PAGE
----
Ohio Research Scholar and Endowed Chair in Biomaterials at OSU, Katrina Cornish, explained that this technology could make the manufacturing of rubber products more sustainable, reduce US dependence on foreign oil and keep waste out of landfills. This was according to an article published by OSU.
Cornish developed a method for turning eggshells and tomato peels into a viable replacement for carbon black, a petroleum-based filler that US companies often imported.
The materials of modern inflated tyres are synthetic rubber, natural rubber, fabric and wire, along with carbon black and other chemical compounds. About 30% of a car’s tyres consist of carbon black, which is why the tyre is black in appearance. Carbon black makes the rubber more durable, while its cost is dependent on the price of petrol. According to Cornish, carbon black was becoming more difficult to source.
Cindy Barrera, a postdoctoral researcher in Cornish’s lab, discovered that eggshells contained absorbent microstructures that provided a larger surface area for contact with the rubber.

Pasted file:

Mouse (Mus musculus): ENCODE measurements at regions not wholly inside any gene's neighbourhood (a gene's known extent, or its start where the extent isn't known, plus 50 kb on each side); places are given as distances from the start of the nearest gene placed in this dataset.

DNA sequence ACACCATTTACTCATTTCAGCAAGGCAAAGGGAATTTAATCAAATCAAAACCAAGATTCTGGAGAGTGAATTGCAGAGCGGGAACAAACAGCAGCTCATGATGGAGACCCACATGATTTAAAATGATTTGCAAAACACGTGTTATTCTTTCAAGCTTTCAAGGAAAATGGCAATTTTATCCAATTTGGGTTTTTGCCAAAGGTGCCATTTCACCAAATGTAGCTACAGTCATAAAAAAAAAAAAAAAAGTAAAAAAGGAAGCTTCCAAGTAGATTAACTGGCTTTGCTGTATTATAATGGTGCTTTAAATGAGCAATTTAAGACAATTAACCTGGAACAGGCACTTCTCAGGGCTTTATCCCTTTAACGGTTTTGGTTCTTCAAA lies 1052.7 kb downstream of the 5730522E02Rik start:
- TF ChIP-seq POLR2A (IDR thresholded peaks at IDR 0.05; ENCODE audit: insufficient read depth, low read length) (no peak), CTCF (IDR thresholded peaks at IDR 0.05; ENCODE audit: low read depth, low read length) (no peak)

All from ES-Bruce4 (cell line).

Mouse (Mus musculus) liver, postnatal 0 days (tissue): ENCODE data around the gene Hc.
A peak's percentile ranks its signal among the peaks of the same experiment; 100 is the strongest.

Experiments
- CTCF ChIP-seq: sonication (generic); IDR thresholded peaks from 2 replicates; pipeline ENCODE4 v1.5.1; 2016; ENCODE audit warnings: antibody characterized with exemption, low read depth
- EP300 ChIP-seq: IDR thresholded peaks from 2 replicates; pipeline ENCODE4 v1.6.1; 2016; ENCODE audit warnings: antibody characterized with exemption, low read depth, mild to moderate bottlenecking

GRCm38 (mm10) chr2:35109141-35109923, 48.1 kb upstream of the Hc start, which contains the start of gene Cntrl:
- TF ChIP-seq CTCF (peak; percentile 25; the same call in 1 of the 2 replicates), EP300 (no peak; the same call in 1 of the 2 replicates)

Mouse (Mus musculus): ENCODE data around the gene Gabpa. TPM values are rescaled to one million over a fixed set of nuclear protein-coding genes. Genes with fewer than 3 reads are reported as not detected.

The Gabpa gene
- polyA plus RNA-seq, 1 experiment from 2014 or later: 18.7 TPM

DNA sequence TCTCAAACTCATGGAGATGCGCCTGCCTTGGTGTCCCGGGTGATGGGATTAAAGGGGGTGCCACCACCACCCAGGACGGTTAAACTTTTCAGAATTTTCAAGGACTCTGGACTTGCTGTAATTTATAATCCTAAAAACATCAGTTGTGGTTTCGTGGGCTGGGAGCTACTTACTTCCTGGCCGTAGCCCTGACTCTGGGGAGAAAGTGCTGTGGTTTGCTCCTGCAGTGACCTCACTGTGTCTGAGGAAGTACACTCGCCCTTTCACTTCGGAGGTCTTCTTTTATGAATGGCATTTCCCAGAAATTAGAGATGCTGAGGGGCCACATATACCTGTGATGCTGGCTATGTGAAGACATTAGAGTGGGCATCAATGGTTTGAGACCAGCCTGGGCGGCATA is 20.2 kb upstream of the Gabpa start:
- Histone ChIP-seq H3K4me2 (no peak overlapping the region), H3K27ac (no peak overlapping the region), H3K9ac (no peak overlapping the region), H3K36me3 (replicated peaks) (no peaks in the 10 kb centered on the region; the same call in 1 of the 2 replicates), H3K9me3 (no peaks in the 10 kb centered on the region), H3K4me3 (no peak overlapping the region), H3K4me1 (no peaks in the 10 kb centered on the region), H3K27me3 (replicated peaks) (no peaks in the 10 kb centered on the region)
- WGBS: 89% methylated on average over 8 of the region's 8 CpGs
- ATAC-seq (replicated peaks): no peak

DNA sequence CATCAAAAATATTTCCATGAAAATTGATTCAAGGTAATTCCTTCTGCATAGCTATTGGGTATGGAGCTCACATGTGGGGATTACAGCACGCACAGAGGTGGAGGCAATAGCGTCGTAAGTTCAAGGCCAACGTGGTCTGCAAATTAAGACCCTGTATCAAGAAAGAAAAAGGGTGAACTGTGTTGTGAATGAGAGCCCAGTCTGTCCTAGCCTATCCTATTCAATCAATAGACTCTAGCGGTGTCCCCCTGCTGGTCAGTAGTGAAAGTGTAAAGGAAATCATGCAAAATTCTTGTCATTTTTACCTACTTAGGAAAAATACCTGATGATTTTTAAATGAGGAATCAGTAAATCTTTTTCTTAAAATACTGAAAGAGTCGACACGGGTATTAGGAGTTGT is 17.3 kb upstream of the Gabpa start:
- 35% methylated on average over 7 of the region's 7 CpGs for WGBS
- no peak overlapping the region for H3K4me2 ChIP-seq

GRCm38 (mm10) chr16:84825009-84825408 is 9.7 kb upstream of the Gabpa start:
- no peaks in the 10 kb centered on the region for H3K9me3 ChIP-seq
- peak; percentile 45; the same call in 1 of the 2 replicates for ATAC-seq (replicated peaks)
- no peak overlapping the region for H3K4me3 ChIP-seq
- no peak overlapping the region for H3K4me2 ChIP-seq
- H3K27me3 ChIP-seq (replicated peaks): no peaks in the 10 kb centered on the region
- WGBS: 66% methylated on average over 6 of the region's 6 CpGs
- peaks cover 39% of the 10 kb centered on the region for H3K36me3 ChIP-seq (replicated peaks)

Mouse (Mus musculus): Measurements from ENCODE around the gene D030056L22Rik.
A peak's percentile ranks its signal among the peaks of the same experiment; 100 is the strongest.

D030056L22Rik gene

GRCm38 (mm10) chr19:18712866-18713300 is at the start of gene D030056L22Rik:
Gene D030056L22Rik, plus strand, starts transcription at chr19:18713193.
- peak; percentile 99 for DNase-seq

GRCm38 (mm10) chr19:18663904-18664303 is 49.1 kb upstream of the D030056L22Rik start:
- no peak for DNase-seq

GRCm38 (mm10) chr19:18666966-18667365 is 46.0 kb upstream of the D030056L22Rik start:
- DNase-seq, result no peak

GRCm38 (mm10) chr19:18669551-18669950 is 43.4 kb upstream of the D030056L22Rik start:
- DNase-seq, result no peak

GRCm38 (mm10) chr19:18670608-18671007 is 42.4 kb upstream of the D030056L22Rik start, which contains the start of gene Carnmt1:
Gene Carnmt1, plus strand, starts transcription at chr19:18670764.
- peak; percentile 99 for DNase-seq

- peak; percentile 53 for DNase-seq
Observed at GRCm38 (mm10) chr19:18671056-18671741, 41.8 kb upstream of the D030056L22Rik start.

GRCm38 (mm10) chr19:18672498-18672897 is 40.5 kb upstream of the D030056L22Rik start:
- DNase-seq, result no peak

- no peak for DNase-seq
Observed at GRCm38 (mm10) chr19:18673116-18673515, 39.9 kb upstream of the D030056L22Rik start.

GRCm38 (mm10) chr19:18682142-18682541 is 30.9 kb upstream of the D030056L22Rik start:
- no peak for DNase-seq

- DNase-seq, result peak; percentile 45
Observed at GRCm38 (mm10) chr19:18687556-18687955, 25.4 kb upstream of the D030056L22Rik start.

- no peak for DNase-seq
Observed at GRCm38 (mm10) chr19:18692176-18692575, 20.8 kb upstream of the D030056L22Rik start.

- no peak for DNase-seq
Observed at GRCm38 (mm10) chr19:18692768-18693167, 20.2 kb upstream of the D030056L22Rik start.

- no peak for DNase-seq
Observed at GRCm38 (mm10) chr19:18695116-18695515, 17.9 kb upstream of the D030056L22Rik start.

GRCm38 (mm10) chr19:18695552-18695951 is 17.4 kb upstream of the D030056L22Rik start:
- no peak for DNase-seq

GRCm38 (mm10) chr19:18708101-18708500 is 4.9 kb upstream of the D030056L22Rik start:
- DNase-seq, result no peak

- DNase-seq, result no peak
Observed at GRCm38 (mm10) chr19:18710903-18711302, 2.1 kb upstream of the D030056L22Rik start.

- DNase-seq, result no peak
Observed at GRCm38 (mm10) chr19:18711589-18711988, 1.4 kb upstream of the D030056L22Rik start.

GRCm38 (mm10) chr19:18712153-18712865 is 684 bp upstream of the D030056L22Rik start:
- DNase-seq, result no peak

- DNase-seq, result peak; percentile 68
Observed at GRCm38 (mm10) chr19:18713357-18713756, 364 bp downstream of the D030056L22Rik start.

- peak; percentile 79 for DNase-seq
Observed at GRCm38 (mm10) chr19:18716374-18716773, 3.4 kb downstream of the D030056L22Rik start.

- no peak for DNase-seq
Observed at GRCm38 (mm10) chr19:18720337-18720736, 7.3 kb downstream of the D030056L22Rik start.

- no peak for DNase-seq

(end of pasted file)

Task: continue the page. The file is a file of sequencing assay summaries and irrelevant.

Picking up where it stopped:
Tomato peels were highly stable at high temperatures, and could also be used to generate material with good performance, according to the article. Furthermore, the ingredients could be sourced locally, diminishing dependence on imported materials.
“Fillers generally make rubber stronger, but they also make it less flexible,” Barrera said. “We found that replacing different portions of carbon black with ground eggshells and tomato peels caused synergistic effects, for instance, enabling strong rubber to retain flexibility.”
According to the US Department of Agriculture (USDA), Americans consumed nearly 100 billion eggs every year, while tomatoes were the second most popular vegetable in the US, with Americans consuming about 13 million tons per year.